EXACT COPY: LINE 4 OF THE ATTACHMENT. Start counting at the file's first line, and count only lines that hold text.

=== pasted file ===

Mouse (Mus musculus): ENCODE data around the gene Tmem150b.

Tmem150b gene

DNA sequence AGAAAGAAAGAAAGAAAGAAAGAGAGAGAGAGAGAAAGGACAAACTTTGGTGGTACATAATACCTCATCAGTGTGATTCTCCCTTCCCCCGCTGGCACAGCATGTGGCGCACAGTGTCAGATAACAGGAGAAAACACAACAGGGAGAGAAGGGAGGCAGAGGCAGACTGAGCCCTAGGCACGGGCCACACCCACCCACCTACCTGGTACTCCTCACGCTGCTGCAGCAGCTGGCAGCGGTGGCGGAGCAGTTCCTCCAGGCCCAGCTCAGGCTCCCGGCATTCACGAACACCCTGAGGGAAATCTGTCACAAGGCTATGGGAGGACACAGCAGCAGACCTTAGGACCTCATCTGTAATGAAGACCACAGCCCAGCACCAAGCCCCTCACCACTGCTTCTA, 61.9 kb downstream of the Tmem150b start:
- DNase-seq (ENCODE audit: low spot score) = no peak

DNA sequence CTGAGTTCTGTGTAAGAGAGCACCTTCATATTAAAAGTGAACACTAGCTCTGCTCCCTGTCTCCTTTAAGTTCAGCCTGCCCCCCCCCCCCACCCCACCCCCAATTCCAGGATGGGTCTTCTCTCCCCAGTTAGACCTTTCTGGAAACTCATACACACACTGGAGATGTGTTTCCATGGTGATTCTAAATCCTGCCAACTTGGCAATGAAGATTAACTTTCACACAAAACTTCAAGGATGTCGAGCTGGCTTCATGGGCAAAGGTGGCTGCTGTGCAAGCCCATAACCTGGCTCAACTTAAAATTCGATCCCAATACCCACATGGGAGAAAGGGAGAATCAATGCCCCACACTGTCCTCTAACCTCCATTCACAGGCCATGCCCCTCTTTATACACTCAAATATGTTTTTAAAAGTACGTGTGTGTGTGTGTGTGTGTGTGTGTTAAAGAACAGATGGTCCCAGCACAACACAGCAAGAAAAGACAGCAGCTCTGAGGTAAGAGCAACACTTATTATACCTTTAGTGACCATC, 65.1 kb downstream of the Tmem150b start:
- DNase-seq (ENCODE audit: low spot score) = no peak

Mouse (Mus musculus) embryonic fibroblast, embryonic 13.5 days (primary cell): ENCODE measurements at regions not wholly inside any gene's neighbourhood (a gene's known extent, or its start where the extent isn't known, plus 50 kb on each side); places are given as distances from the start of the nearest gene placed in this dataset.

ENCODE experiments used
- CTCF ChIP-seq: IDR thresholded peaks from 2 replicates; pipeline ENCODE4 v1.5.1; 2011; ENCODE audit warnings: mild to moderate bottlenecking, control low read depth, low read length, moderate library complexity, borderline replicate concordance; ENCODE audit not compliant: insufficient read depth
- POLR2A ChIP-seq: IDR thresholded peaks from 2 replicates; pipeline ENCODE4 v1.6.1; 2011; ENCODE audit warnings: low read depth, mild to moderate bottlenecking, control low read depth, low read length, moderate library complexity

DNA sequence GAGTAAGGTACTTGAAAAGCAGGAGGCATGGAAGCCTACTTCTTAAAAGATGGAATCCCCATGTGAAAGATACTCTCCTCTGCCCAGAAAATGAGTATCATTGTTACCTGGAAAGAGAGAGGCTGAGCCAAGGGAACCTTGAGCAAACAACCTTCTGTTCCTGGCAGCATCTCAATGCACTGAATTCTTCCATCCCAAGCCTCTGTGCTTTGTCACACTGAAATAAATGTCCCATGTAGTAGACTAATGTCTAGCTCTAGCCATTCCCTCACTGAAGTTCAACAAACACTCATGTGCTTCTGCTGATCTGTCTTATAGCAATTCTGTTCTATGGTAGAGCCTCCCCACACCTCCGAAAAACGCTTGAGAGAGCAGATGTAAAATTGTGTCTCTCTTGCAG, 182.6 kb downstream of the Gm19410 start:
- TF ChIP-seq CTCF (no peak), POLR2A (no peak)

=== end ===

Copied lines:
- DNase-seq (ENCODE audit: low spot score) = no peak